I used a product which is unfit to be used because such product contains hazardous chemicals that caused me an injury. I have a cause of action under the uniform commercial code which has a four year statute of limitations. The company failed to provide proper label warnings while their competitors have proper warning labels of foreseeable risks on same similar product. Both products contain same chemicals. My understanding from my research is that an implied warranty is a contract. Also, my research indicates to me that damages arising from the breach of a contract is ordinarily limited to the contract damages necessary to redress the private wrong, but that punitive damages may be recoverable if necessary to vindicate a public right. The product is on all store shelves. The company has engaged in gross and morally reprehensible and of such wanton dishonesty as to imply a criminal indifference to civil obligations.
I am of the opininion that this is not a "breach of impilied warranty" claim, so much as it would be a "failure to warn" claim. In the scenario you provide, and without knowing more (ie- how the product injured you and what injuries you suffered) it would be stil unlikely that you would succeed in getting punitive damages, unless you could prove, for example, that there were numerous other incidents of identical injuries under identical circumstances that the company new about and still did not intentionally provide a proper warning. By your indication, there are similar products on the market, made of the same chemicals, it just that this one did not give as good a warning as the others. Even then, this is not a scenario inlvovlng a defective product from the standpoint of its manufacture. As an aside, strict product liability cases, even ones based upon a failure to warn or even breach of warranty, are very expensive to litigate and only worth the effort, so to speak, if the injury is significant and permanent.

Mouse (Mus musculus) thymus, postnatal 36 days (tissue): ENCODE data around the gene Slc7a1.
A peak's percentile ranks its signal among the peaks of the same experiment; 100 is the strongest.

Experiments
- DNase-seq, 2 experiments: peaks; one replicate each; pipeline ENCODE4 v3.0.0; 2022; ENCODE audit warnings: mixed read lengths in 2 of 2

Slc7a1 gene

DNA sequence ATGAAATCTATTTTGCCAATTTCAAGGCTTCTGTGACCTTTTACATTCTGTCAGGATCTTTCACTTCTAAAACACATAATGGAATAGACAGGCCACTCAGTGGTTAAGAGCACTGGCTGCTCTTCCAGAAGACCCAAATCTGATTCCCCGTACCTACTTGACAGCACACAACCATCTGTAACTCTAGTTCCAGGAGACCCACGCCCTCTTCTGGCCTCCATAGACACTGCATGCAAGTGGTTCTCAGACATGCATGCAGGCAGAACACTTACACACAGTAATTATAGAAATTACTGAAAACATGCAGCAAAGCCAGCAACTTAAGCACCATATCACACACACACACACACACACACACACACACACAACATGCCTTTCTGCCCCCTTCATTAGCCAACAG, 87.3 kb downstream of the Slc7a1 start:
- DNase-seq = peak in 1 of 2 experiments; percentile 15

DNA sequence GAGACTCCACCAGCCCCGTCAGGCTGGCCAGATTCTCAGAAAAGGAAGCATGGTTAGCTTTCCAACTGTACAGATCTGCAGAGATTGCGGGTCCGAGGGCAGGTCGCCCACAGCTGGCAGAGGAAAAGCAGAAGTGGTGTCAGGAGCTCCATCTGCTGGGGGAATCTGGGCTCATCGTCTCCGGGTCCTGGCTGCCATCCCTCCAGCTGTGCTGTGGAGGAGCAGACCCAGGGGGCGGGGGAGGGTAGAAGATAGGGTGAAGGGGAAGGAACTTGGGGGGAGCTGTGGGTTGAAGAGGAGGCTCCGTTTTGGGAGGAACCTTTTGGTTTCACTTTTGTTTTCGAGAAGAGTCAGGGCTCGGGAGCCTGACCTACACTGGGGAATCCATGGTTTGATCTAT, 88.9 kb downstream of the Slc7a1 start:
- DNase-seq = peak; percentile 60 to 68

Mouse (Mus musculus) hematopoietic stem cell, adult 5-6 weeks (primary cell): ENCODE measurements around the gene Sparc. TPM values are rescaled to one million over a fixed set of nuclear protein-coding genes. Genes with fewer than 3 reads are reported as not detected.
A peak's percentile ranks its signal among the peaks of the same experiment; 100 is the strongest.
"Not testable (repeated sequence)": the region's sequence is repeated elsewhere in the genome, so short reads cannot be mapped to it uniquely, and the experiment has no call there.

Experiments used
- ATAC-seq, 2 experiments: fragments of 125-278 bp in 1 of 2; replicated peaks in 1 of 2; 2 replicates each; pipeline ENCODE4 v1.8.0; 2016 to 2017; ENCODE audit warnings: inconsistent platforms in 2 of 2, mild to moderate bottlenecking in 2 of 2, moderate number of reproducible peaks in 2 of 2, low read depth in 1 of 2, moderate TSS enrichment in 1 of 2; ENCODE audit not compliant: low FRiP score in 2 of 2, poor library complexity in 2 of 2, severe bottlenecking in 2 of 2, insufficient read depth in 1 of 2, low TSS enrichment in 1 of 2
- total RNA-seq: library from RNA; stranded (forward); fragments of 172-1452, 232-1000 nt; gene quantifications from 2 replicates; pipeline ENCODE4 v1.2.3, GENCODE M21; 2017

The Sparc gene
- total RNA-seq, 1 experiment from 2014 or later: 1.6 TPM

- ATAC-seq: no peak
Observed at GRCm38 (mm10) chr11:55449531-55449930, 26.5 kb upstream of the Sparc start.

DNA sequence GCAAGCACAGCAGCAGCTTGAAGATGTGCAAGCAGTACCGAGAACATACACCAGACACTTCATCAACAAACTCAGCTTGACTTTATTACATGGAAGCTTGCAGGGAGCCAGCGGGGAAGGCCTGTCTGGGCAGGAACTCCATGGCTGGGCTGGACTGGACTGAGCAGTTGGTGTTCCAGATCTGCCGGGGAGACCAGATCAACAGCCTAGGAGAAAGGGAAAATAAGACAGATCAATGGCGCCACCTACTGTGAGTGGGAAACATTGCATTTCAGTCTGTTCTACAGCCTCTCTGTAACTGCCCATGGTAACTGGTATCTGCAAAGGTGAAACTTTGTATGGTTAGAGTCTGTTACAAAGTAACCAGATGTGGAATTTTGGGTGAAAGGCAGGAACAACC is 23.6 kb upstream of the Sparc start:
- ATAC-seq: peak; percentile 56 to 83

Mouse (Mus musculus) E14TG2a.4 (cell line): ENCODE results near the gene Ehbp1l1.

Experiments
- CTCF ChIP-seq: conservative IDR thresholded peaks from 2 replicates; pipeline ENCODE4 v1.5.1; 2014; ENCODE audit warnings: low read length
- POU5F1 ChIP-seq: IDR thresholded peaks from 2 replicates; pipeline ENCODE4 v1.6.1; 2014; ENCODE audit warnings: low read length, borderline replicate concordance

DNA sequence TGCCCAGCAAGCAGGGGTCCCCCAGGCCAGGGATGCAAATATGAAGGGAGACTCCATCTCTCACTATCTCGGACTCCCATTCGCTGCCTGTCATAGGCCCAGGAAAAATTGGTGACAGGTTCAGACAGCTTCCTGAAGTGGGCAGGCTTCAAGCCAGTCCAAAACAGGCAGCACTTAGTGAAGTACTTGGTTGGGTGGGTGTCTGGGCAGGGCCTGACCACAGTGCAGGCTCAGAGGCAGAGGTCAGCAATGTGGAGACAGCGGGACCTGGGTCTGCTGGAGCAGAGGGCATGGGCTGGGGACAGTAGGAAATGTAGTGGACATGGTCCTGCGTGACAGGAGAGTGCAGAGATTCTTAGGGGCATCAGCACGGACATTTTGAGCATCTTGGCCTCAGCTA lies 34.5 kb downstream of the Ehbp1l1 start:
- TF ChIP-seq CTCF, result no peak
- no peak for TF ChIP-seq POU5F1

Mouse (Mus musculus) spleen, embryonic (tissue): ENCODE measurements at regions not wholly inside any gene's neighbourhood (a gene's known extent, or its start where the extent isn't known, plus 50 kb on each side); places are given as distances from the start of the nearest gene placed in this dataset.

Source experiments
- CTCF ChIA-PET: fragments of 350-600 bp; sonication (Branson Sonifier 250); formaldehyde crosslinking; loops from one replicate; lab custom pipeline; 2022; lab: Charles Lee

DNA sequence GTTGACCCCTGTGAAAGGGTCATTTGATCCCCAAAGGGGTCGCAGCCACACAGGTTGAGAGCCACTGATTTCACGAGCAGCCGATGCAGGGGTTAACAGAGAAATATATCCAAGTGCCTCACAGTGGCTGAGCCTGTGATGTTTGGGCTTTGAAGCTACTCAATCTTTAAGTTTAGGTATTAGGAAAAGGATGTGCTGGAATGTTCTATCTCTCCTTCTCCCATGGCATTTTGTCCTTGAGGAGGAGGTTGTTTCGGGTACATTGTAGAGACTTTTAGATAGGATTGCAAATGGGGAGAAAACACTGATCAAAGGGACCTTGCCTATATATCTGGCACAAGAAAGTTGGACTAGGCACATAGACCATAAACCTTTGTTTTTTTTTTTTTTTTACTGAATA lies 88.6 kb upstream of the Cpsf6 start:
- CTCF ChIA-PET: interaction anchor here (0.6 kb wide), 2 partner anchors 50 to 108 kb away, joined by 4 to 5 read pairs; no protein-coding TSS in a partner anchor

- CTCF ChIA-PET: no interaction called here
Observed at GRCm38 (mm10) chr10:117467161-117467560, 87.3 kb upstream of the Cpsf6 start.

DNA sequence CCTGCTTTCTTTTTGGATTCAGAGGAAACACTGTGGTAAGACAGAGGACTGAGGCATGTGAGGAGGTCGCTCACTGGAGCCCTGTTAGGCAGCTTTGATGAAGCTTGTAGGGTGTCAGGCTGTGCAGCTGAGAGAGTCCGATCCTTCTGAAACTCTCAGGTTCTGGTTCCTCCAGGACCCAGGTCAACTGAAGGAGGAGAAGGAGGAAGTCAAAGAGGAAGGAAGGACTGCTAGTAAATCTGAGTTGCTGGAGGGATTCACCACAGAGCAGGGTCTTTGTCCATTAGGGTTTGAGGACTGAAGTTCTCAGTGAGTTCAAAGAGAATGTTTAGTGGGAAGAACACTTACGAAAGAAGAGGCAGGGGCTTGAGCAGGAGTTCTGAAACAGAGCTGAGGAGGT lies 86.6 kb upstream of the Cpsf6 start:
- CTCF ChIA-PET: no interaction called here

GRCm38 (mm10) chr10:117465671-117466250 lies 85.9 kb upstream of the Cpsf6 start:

As a general rule, the UCC does not provide for punitive damages and NY courts are generally not in favor of punitive awards in contract settings. Breach of implied waranty claims ofen sound in strict products liability, a tort based claim for which punitive damages may be available. This area of the law is somewhat sophisticated and you should really have an attorney familiar with NY products claims on your side before proceeding further.
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